This French train station is located in a town renamed after the famed writer Marcel Proust's fictional name for the village.
You enter the M. Crow General Store, and you know those were different times. Established in 1907 by the Crow family in Lostine, Oregon, it was the one place in town where you could get your staples – milk and eggs, clothes, hardware supplies and housewares. The General Store was the place where you could generally find anything you needed.
Before the days of online shopping, even before malls, the General Store was a lifeline for smaller communities. Often operating on a credit system, farmers and the like would purchase their basic needs from a store like M. Crow and pay when the crop came in, likely selling their harvest there as well. Thus the General Store also served as a gathering place for farmers, artisans and other locals just the same – the entire community connected through their local store.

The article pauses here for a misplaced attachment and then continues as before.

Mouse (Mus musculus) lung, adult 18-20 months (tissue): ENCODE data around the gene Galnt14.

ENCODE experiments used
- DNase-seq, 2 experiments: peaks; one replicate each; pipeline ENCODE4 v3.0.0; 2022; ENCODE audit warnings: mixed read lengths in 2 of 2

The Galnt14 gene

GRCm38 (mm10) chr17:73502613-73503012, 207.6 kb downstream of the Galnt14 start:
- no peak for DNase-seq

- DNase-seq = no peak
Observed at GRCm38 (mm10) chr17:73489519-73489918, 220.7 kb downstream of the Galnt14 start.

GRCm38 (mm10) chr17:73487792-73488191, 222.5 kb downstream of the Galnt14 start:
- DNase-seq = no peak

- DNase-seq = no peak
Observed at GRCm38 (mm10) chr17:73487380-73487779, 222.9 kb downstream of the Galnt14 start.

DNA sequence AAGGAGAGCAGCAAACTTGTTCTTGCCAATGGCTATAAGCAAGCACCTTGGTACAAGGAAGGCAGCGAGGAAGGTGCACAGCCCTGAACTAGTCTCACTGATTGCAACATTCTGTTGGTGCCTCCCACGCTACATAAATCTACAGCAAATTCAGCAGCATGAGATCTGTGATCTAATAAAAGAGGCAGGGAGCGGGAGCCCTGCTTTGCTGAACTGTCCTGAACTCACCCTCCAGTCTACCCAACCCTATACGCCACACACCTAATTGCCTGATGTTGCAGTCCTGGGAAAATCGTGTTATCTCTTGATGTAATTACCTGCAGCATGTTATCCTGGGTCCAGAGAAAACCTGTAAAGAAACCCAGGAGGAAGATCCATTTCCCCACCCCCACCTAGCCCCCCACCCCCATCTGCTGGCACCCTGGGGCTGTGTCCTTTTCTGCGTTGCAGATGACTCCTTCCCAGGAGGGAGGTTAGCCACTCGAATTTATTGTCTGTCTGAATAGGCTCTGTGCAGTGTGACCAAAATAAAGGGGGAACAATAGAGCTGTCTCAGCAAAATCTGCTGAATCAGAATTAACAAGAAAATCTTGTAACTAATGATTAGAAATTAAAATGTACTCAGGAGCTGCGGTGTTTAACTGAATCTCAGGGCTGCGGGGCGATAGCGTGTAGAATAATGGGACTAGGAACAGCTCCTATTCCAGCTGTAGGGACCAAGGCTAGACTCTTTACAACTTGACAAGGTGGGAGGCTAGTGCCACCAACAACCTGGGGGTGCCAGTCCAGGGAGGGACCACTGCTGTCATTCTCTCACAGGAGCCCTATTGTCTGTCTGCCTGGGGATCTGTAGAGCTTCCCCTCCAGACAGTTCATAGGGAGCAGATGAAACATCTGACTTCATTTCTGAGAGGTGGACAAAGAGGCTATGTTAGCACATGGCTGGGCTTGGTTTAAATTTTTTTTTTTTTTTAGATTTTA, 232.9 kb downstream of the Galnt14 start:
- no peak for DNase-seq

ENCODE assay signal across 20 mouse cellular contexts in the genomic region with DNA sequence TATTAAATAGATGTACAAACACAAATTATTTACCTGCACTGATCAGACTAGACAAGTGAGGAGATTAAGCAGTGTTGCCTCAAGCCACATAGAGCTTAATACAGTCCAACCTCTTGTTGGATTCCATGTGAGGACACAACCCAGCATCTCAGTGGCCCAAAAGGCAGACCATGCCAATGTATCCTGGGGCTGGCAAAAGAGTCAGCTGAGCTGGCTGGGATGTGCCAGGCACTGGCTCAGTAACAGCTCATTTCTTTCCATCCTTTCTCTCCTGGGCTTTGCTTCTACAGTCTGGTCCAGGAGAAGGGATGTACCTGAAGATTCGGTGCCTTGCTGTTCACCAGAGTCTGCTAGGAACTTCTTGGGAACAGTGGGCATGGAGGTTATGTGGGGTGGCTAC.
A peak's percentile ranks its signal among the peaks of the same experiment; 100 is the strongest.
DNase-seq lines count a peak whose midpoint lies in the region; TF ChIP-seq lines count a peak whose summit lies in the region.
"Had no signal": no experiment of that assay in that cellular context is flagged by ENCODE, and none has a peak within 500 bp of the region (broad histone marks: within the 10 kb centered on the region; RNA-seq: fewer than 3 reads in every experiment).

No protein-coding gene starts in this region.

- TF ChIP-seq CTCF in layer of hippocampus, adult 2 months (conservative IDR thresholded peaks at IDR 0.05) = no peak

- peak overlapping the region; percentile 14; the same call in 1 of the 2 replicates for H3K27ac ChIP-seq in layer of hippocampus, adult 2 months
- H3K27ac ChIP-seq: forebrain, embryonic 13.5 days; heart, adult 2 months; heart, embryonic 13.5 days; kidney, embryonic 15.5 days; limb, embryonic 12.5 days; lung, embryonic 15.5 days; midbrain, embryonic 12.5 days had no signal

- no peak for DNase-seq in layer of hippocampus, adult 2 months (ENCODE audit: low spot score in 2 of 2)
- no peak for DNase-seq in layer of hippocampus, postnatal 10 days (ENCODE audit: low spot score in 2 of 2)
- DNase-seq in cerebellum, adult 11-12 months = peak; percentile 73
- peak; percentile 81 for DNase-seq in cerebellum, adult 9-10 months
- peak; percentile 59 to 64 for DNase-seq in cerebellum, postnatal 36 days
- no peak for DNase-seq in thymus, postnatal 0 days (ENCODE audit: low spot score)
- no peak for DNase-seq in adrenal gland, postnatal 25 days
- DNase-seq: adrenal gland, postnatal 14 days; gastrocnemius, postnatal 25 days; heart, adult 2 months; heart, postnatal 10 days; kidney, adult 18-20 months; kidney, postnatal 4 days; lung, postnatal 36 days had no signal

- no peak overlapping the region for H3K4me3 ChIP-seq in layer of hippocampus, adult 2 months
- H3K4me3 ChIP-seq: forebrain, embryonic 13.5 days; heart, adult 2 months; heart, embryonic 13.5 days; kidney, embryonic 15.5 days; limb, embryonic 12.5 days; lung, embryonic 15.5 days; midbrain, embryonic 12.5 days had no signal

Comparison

Just as essential as these stores were in the early 20th century, they weren’t so much by the 21st. Modern conveniences like big box stores drove out small family-owned businesses. After operating for 100 years M. Crow itself was at the threat of being closed, but thankfully world-renowned furniture maker Tyler Hays stepped in to save it. Having grown up in the area, Hays felt a connection to the store and the ethos of local craftsmanship and decided to make it his newest outpost after his stores in New York and Philadelphia.
But this doesn’t mean that much has changed – there’s still a little bit of everything to be found at M. Crow. Hays installed a modern kitchen where pizza and tacos are served, as well as a radio station that specializes in vinyl records. Alongside apples and eggs, you’ll find denim that was made from scratch and beer that was brewed in tiny batches in the back of the shop. While it’s not exactly the same as it used to be, it’s generally general in the same way it was a century ago.
Written By: Chris Gilson
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